The Physician-Payment Mess. According to the CBO, when payment rates are set administratively, “annual updates to those prices may reflect statutory formulas or legislative purposes to budgetary and other pressures that may deviate from the changes in providers’ costs.” Medicare’s physician-payment formula, which Heritage Foundation health policy expert Robert Moffit describes as “based on the methodology of social science rather than on market forces,” is a prime example. Physician reimbursement is determined by the relative value of doctors’ services, calculated with a complex formula to take into account a variety of factors, and then adjusted to reflect geographical differences. The relative value units are then converted into a dollar amount.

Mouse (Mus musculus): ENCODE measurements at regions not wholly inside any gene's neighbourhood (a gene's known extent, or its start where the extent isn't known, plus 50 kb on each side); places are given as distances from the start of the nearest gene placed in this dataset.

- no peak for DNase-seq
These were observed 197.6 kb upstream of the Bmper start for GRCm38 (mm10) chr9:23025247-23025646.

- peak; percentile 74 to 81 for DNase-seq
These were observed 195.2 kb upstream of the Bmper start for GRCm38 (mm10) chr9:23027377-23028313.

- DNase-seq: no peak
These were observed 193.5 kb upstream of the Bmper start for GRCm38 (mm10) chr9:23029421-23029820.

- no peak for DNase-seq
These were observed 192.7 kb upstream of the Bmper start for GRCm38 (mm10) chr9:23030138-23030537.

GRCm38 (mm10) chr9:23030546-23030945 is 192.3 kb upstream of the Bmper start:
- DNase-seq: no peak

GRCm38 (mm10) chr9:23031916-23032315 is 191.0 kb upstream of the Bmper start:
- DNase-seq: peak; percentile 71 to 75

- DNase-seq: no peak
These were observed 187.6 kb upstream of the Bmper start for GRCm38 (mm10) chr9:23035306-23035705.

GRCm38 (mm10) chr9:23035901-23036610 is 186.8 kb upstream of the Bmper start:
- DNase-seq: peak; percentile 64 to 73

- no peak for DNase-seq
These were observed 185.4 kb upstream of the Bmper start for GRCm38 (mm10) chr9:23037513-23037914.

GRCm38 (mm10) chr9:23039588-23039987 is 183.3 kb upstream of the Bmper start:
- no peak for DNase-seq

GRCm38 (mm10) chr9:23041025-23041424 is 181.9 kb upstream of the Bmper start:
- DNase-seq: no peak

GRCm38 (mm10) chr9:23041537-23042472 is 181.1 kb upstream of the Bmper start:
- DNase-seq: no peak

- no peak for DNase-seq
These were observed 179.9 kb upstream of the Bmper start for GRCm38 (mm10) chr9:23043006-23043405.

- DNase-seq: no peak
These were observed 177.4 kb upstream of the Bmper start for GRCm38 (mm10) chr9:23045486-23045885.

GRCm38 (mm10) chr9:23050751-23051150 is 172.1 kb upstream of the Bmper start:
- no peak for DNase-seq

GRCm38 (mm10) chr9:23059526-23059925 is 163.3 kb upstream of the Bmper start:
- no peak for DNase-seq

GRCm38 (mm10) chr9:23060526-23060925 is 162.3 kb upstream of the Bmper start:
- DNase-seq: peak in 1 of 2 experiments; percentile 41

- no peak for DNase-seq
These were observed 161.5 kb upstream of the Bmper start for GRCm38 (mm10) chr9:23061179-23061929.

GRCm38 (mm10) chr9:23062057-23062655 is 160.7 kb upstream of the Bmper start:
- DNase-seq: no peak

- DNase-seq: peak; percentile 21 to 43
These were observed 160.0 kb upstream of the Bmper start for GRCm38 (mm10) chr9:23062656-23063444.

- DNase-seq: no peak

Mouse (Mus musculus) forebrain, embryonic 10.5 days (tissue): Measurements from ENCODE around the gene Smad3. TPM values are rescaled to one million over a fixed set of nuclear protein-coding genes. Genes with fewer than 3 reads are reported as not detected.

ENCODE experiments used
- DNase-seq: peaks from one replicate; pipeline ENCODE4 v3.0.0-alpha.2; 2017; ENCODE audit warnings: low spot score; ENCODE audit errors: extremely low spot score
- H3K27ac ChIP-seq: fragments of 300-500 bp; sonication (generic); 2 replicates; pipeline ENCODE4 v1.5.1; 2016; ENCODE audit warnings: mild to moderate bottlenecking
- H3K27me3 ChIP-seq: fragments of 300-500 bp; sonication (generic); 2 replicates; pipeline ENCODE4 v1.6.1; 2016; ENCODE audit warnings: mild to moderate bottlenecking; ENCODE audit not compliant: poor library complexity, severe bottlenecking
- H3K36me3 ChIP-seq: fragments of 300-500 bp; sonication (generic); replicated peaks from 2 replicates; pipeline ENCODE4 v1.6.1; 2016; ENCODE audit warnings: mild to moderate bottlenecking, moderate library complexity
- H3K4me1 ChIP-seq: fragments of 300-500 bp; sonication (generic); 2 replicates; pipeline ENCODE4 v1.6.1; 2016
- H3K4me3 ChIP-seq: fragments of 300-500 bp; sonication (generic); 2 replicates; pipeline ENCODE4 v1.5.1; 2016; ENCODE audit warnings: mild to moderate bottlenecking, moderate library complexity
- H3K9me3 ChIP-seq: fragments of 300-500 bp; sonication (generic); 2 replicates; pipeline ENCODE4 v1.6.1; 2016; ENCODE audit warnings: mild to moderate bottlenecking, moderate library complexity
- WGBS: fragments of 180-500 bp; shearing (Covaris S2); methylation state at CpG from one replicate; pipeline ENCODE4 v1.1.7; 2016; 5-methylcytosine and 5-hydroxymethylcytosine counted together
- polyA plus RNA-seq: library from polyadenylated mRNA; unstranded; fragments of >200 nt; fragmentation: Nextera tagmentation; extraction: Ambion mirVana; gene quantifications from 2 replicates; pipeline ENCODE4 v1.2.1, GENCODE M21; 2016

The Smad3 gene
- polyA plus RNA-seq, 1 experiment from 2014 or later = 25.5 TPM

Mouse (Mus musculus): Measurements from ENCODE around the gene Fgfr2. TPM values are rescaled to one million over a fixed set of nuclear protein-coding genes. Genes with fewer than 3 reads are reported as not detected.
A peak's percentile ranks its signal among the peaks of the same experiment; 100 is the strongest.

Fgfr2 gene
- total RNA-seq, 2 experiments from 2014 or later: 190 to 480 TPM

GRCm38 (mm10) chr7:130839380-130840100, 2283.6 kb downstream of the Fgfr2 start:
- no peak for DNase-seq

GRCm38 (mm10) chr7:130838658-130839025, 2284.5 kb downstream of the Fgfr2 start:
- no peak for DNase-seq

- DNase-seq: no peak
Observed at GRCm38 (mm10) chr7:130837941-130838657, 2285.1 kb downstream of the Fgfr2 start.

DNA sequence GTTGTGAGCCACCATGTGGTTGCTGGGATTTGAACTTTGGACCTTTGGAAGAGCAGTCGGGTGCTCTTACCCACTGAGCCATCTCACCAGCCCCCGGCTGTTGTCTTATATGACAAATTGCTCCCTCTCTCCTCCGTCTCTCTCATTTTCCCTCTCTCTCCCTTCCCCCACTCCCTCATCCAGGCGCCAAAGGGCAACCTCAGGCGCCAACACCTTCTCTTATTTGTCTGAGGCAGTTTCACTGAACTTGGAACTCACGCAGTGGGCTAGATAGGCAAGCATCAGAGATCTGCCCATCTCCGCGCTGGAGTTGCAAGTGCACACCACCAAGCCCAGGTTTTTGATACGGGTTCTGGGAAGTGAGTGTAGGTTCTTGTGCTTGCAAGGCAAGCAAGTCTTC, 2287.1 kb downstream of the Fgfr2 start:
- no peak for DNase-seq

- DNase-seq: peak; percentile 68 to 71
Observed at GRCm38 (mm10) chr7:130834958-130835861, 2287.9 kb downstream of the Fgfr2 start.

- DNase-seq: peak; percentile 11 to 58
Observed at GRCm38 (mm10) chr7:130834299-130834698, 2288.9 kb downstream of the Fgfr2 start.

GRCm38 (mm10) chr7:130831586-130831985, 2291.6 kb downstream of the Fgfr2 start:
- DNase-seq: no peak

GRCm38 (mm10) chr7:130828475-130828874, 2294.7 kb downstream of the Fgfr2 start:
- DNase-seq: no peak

Even if this system had initially borne some resemblance to the actual average costs that physicians incur when providing their services, since Medicare was enacted in 1965, Congress has struggled—and failed—to update the fee schedule in a way that controls cost growth without deviating dangerously far from market conditions. The current method is to use the sustainable growth rate (SGR), enacted as part of the BBA to tie annual updates to per capita growth of gross domestic product (GDP). If spending exceeds the expenditure target, the update to the fee schedule is reduced. In theory, this should keep growth in Medicare spending below the set target and prevent it from surpassing growth in the overall economy. In practice, no such thing has occurred. Instead, Congress has delayed the SGR update since 2003 because its annual reductions to physician reimbursement would threaten Medicare beneficiaries’ access to doctor services. If Congress allows the SGR update for physician payments to go into effect in 2012, the reduction of reimbursements will amount to 29.4 percent.